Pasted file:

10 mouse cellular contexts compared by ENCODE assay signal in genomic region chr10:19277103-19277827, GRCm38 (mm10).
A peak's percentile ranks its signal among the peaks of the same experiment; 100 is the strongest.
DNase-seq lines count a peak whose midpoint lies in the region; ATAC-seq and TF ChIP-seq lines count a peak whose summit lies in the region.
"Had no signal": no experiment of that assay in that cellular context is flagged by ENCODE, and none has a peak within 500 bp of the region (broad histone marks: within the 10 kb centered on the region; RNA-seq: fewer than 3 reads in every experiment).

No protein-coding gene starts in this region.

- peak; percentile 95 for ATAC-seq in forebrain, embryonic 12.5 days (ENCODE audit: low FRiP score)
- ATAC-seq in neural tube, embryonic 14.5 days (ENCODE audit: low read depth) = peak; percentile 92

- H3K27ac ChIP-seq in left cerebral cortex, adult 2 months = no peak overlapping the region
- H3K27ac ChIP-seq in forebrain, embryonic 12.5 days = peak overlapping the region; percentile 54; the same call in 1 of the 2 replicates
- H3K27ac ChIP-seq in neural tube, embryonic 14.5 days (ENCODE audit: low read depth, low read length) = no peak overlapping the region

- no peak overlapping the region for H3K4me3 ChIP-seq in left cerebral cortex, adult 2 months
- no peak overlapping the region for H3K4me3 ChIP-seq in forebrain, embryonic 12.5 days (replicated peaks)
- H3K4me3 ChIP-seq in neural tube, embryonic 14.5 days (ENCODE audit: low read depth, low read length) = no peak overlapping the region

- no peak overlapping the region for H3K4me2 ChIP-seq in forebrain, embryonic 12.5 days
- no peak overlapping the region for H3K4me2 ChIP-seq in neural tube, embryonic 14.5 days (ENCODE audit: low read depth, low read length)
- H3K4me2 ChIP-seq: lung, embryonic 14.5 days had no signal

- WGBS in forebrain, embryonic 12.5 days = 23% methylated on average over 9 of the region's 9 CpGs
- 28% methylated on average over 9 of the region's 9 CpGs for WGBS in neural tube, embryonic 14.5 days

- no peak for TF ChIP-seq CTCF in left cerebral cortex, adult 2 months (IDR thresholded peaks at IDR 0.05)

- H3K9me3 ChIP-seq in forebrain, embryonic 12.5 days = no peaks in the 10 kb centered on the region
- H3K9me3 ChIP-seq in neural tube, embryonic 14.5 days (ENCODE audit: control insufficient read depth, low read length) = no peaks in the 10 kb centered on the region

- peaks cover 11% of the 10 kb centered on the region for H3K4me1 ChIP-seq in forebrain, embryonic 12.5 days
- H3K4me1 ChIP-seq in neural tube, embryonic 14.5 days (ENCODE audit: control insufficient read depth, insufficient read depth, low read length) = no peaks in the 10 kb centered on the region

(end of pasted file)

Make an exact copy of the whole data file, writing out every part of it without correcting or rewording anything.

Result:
10 mouse cellular contexts compared by ENCODE assay signal in genomic region chr10:19277103-19277827, GRCm38 (mm10).
A peak's percentile ranks its signal among the peaks of the same experiment; 100 is the strongest.
DNase-seq lines count a peak whose midpoint lies in the region; ATAC-seq and TF ChIP-seq lines count a peak whose summit lies in the region.
"Had no signal": no experiment of that assay in that cellular context is flagged by ENCODE, and none has a peak within 500 bp of the region (broad histone marks: within the 10 kb centered on the region; RNA-seq: fewer than 3 reads in every experiment).

No protein-coding gene starts in this region.

- peak; percentile 95 for ATAC-seq in forebrain, embryonic 12.5 days (ENCODE audit: low FRiP score)
- ATAC-seq in neural tube, embryonic 14.5 days (ENCODE audit: low read depth) = peak; percentile 92

- H3K27ac ChIP-seq in left cerebral cortex, adult 2 months = no peak overlapping the region
- H3K27ac ChIP-seq in forebrain, embryonic 12.5 days = peak overlapping the region; percentile 54; the same call in 1 of the 2 replicates
- H3K27ac ChIP-seq in neural tube, embryonic 14.5 days (ENCODE audit: low read depth, low read length) = no peak overlapping the region

- no peak overlapping the region for H3K4me3 ChIP-seq in left cerebral cortex, adult 2 months
- no peak overlapping the region for H3K4me3 ChIP-seq in forebrain, embryonic 12.5 days (replicated peaks)
- H3K4me3 ChIP-seq in neural tube, embryonic 14.5 days (ENCODE audit: low read depth, low read length) = no peak overlapping the region

- no peak overlapping the region for H3K4me2 ChIP-seq in forebrain, embryonic 12.5 days
- no peak overlapping the region for H3K4me2 ChIP-seq in neural tube, embryonic 14.5 days (ENCODE audit: low read depth, low read length)
- H3K4me2 ChIP-seq: lung, embryonic 14.5 days had no signal

- WGBS in forebrain, embryonic 12.5 days = 23% methylated on average over 9 of the region's 9 CpGs
- 28% methylated on average over 9 of the region's 9 CpGs for WGBS in neural tube, embryonic 14.5 days

- no peak for TF ChIP-seq CTCF in left cerebral cortex, adult 2 months (IDR thresholded peaks at IDR 0.05)

- H3K9me3 ChIP-seq in forebrain, embryonic 12.5 days = no peaks in the 10 kb centered on the region
- H3K9me3 ChIP-seq in neural tube, embryonic 14.5 days (ENCODE audit: control insufficient read depth, low read length) = no peaks in the 10 kb centered on the region

- peaks cover 11% of the 10 kb centered on the region for H3K4me1 ChIP-seq in forebrain, embryonic 12.5 days
- H3K4me1 ChIP-seq in neural tube, embryonic 14.5 days (ENCODE audit: control insufficient read depth, insufficient read depth, low read length) = no peaks in the 10 kb centered on the region